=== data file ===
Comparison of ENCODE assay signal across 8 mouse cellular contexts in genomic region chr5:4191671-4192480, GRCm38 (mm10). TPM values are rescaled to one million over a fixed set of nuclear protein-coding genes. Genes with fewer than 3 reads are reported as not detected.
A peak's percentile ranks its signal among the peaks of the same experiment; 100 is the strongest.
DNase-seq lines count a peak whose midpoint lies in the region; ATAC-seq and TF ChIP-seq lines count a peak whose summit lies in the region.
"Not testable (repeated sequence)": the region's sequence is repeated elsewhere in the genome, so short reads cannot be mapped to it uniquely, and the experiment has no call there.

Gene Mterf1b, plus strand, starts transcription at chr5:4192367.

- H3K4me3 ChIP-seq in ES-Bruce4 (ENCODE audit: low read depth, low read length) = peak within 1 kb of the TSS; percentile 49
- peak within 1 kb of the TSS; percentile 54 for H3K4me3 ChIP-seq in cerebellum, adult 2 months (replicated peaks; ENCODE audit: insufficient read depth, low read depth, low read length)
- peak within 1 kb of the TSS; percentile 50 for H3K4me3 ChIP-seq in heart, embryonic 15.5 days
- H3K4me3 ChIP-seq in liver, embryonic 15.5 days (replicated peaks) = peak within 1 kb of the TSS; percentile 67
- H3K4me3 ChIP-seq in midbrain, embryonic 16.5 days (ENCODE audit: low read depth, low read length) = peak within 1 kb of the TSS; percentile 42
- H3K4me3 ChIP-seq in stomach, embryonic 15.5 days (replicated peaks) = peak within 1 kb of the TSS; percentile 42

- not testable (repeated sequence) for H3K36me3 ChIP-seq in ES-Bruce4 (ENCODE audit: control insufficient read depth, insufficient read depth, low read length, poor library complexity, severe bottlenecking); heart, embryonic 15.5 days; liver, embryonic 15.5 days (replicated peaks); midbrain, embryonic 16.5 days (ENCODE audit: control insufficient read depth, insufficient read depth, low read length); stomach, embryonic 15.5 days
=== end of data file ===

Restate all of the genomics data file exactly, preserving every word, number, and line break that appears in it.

Comparison of ENCODE assay signal across 8 mouse cellular contexts in genomic region chr5:4191671-4192480, GRCm38 (mm10). TPM values are rescaled to one million over a fixed set of nuclear protein-coding genes. Genes with fewer than 3 reads are reported as not detected.
A peak's percentile ranks its signal among the peaks of the same experiment; 100 is the strongest.
DNase-seq lines count a peak whose midpoint lies in the region; ATAC-seq and TF ChIP-seq lines count a peak whose summit lies in the region.
"Not testable (repeated sequence)": the region's sequence is repeated elsewhere in the genome, so short reads cannot be mapped to it uniquely, and the experiment has no call there.

Gene Mterf1b, plus strand, starts transcription at chr5:4192367.

- H3K4me3 ChIP-seq in ES-Bruce4 (ENCODE audit: low read depth, low read length) = peak within 1 kb of the TSS; percentile 49
- peak within 1 kb of the TSS; percentile 54 for H3K4me3 ChIP-seq in cerebellum, adult 2 months (replicated peaks; ENCODE audit: insufficient read depth, low read depth, low read length)
- peak within 1 kb of the TSS; percentile 50 for H3K4me3 ChIP-seq in heart, embryonic 15.5 days
- H3K4me3 ChIP-seq in liver, embryonic 15.5 days (replicated peaks) = peak within 1 kb of the TSS; percentile 67
- H3K4me3 ChIP-seq in midbrain, embryonic 16.5 days (ENCODE audit: low read depth, low read length) = peak within 1 kb of the TSS; percentile 42
- H3K4me3 ChIP-seq in stomach, embryonic 15.5 days (replicated peaks) = peak within 1 kb of the TSS; percentile 42

- not testable (repeated sequence) for H3K36me3 ChIP-seq in ES-Bruce4 (ENCODE audit: control insufficient read depth, insufficient read depth, low read length, poor library complexity, severe bottlenecking); heart, embryonic 15.5 days; liver, embryonic 15.5 days (replicated peaks); midbrain, embryonic 16.5 days (ENCODE audit: control insufficient read depth, insufficient read depth, low read length); stomach, embryonic 15.5 days